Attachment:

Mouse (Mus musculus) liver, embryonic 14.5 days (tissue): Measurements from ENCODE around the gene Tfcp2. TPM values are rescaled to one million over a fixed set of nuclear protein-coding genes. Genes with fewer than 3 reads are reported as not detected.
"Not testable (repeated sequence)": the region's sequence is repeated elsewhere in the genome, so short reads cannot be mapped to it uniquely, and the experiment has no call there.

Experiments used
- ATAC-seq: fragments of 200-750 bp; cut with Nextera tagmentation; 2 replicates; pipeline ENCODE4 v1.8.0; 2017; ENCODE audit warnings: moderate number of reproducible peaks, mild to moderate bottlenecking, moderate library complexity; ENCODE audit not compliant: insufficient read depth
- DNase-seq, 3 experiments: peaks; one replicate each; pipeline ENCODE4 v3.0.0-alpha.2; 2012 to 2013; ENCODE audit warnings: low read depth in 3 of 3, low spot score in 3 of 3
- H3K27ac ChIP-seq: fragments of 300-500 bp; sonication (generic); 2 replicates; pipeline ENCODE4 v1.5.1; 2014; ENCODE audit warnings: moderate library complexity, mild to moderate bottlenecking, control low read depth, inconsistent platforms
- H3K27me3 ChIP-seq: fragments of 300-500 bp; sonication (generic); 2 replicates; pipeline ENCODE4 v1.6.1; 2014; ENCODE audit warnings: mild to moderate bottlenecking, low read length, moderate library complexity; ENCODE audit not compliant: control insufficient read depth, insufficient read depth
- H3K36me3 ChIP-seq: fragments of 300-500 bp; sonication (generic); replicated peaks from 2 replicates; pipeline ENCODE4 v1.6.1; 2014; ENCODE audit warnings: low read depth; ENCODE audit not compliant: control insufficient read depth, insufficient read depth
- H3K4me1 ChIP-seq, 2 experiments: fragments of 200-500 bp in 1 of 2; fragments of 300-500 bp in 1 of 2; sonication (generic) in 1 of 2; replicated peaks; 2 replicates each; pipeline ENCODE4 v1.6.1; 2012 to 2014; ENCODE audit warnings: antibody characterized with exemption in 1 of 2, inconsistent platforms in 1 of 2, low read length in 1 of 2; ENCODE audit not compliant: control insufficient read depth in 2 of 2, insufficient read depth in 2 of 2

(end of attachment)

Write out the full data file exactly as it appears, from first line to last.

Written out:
Mouse (Mus musculus) liver, embryonic 14.5 days (tissue): Measurements from ENCODE around the gene Tfcp2. TPM values are rescaled to one million over a fixed set of nuclear protein-coding genes. Genes with fewer than 3 reads are reported as not detected.
"Not testable (repeated sequence)": the region's sequence is repeated elsewhere in the genome, so short reads cannot be mapped to it uniquely, and the experiment has no call there.

Experiments used
- ATAC-seq: fragments of 200-750 bp; cut with Nextera tagmentation; 2 replicates; pipeline ENCODE4 v1.8.0; 2017; ENCODE audit warnings: moderate number of reproducible peaks, mild to moderate bottlenecking, moderate library complexity; ENCODE audit not compliant: insufficient read depth
- DNase-seq, 3 experiments: peaks; one replicate each; pipeline ENCODE4 v3.0.0-alpha.2; 2012 to 2013; ENCODE audit warnings: low read depth in 3 of 3, low spot score in 3 of 3
- H3K27ac ChIP-seq: fragments of 300-500 bp; sonication (generic); 2 replicates; pipeline ENCODE4 v1.5.1; 2014; ENCODE audit warnings: moderate library complexity, mild to moderate bottlenecking, control low read depth, inconsistent platforms
- H3K27me3 ChIP-seq: fragments of 300-500 bp; sonication (generic); 2 replicates; pipeline ENCODE4 v1.6.1; 2014; ENCODE audit warnings: mild to moderate bottlenecking, low read length, moderate library complexity; ENCODE audit not compliant: control insufficient read depth, insufficient read depth
- H3K36me3 ChIP-seq: fragments of 300-500 bp; sonication (generic); replicated peaks from 2 replicates; pipeline ENCODE4 v1.6.1; 2014; ENCODE audit warnings: low read depth; ENCODE audit not compliant: control insufficient read depth, insufficient read depth
- H3K4me1 ChIP-seq, 2 experiments: fragments of 200-500 bp in 1 of 2; fragments of 300-500 bp in 1 of 2; sonication (generic) in 1 of 2; replicated peaks; 2 replicates each; pipeline ENCODE4 v1.6.1; 2012 to 2014; ENCODE audit warnings: antibody characterized with exemption in 1 of 2, inconsistent platforms in 1 of 2, low read length in 1 of 2; ENCODE audit not compliant: control insufficient read depth in 2 of 2, insufficient read depth in 2 of 2